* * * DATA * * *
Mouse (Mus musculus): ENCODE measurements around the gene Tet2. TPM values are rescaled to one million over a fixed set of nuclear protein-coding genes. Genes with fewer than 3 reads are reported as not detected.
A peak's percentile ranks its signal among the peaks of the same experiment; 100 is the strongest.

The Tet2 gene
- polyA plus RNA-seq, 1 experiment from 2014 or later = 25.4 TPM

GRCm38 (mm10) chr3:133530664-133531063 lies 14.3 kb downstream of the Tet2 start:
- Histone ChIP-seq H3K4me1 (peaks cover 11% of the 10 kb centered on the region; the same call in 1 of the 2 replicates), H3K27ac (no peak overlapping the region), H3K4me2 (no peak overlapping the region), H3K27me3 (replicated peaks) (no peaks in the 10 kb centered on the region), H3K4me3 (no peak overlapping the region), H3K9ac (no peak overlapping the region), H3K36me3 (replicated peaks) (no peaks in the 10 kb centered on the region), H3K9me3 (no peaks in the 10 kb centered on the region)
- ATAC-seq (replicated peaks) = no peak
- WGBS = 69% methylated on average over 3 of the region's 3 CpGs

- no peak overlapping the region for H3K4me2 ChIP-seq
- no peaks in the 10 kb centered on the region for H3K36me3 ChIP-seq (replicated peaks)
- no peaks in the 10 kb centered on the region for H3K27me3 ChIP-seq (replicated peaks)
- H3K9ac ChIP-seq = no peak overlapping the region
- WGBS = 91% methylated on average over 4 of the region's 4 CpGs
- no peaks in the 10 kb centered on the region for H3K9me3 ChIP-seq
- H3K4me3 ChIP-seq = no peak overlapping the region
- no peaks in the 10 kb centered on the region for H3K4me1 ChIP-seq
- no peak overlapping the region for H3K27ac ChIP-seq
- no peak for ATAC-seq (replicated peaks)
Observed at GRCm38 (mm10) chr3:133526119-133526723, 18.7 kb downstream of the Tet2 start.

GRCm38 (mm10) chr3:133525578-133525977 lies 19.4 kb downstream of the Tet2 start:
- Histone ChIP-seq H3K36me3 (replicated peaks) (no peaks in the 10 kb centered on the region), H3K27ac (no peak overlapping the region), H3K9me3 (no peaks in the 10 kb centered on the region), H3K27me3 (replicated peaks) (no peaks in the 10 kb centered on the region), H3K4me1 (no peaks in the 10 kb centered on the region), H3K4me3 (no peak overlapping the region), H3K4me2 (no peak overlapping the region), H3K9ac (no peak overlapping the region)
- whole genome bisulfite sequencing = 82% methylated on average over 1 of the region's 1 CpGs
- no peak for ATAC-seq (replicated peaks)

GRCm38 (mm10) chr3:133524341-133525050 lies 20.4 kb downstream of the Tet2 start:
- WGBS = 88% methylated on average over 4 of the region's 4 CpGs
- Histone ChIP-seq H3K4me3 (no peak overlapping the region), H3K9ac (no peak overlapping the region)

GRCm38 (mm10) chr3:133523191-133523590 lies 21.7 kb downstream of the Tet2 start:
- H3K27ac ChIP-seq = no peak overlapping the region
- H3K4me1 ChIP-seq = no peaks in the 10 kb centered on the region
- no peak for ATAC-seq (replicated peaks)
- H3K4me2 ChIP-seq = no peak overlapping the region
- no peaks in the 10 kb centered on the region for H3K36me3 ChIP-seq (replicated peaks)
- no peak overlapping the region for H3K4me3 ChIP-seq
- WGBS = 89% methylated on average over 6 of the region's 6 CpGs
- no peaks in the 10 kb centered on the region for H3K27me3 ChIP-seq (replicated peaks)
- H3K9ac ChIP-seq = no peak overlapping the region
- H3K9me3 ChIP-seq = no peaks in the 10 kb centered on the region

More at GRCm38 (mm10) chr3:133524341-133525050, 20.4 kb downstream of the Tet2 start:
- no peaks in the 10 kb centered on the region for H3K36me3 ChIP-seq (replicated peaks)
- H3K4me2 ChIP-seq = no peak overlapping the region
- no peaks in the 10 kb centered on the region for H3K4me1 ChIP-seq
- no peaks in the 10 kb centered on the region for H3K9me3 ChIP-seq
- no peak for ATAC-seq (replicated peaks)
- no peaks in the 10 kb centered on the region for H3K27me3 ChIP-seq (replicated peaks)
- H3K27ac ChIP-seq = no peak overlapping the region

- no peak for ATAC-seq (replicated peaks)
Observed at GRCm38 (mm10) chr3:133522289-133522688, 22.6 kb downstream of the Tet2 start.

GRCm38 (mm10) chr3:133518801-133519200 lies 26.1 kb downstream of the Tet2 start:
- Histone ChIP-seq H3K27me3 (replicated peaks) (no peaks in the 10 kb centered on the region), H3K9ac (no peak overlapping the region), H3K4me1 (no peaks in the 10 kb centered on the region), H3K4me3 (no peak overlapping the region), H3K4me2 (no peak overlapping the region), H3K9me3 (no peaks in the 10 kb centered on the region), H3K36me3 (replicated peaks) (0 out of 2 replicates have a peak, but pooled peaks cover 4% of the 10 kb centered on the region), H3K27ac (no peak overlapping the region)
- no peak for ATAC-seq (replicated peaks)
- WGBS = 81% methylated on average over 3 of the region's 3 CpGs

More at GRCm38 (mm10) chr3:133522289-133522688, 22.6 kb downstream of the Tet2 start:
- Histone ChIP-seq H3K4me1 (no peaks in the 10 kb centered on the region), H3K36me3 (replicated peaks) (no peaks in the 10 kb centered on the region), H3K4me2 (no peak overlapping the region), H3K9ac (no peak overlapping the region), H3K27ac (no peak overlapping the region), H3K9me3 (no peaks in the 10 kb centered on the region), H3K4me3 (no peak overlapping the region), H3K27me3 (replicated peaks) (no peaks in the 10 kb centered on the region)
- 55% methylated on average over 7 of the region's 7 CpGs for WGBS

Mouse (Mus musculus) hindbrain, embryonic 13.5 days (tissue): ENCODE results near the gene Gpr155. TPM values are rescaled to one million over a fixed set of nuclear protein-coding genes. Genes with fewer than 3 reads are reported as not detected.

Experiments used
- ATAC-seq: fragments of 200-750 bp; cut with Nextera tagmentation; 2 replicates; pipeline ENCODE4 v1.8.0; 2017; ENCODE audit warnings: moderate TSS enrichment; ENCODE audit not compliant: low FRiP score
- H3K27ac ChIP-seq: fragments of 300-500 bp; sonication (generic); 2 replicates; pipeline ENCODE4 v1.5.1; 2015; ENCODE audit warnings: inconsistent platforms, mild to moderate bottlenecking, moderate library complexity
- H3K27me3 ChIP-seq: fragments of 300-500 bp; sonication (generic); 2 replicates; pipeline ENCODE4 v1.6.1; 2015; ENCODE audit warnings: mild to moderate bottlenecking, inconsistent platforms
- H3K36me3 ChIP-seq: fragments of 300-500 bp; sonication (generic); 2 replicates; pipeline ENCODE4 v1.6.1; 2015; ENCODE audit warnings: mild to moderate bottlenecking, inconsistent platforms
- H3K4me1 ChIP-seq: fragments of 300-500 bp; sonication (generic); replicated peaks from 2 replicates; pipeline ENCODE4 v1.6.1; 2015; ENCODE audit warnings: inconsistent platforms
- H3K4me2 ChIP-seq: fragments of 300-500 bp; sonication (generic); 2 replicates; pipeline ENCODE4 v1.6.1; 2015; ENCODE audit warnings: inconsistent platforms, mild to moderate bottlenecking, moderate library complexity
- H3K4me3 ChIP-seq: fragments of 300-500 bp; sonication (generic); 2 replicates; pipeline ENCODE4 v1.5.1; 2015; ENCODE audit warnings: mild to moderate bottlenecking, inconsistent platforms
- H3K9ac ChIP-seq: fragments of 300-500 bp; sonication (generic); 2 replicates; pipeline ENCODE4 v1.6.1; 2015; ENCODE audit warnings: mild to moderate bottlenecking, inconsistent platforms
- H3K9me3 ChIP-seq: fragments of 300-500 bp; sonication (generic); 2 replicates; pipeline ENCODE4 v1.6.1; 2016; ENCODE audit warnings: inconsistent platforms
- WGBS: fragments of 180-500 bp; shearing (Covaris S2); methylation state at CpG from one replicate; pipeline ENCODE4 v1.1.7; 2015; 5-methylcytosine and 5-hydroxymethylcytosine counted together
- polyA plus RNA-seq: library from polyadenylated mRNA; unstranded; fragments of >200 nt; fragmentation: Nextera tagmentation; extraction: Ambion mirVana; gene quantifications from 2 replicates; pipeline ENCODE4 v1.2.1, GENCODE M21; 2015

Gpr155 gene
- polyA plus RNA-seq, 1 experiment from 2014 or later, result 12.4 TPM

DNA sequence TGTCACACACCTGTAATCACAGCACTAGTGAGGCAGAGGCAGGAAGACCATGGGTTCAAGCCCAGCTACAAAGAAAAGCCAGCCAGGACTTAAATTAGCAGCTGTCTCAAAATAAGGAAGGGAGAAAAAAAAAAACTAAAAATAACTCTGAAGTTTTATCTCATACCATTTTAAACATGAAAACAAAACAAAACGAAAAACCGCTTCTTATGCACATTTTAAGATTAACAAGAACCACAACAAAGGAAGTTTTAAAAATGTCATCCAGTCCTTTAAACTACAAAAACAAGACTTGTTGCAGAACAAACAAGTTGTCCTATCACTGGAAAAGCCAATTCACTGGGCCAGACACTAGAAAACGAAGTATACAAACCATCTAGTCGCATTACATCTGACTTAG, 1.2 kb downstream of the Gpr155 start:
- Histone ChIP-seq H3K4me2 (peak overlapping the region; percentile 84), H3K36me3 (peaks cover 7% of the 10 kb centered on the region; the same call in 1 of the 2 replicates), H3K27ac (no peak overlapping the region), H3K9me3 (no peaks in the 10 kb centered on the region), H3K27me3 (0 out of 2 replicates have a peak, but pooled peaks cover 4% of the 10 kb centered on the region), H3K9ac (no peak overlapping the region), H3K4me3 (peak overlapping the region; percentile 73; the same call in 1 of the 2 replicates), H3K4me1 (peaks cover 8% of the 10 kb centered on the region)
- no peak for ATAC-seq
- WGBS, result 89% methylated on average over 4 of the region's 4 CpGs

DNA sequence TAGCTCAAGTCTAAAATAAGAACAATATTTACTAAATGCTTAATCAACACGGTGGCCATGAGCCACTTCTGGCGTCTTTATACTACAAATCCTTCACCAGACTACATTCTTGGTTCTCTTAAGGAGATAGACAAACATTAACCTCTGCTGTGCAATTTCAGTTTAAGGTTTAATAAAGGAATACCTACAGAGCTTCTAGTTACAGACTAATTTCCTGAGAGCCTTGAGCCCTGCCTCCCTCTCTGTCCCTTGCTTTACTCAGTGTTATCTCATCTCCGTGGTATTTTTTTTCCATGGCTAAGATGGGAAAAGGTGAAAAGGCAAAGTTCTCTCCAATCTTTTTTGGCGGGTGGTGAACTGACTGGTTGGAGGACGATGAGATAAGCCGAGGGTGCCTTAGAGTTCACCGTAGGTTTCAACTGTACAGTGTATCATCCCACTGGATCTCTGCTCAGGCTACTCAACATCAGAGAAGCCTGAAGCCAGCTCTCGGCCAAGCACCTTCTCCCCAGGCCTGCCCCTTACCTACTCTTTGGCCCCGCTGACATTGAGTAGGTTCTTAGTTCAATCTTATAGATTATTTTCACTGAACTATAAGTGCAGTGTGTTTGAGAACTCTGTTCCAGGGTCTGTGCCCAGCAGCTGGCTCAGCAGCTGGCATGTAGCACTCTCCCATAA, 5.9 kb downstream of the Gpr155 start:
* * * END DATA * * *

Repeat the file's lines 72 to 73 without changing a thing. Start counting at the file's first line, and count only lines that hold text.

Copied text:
- no peak for ATAC-seq
- WGBS, result 89% methylated on average over 4 of the region's 4 CpGs